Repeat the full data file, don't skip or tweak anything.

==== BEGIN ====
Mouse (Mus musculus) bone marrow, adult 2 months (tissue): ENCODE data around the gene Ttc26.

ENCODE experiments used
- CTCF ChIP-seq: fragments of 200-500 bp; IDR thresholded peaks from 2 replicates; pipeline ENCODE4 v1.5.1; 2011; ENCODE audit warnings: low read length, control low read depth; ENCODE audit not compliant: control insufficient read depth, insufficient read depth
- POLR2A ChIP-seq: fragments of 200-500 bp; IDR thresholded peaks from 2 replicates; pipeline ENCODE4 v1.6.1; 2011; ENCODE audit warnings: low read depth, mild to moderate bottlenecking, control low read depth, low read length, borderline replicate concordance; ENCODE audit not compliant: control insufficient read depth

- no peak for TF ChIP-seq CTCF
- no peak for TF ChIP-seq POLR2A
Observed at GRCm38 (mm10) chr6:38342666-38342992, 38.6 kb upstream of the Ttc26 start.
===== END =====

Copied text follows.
Mouse (Mus musculus) bone marrow, adult 2 months (tissue): ENCODE data around the gene Ttc26.

ENCODE experiments used
- CTCF ChIP-seq: fragments of 200-500 bp; IDR thresholded peaks from 2 replicates; pipeline ENCODE4 v1.5.1; 2011; ENCODE audit warnings: low read length, control low read depth; ENCODE audit not compliant: control insufficient read depth, insufficient read depth
- POLR2A ChIP-seq: fragments of 200-500 bp; IDR thresholded peaks from 2 replicates; pipeline ENCODE4 v1.6.1; 2011; ENCODE audit warnings: low read depth, mild to moderate bottlenecking, control low read depth, low read length, borderline replicate concordance; ENCODE audit not compliant: control insufficient read depth

- no peak for TF ChIP-seq CTCF
- no peak for TF ChIP-seq POLR2A
Observed at GRCm38 (mm10) chr6:38342666-38342992, 38.6 kb upstream of the Ttc26 start.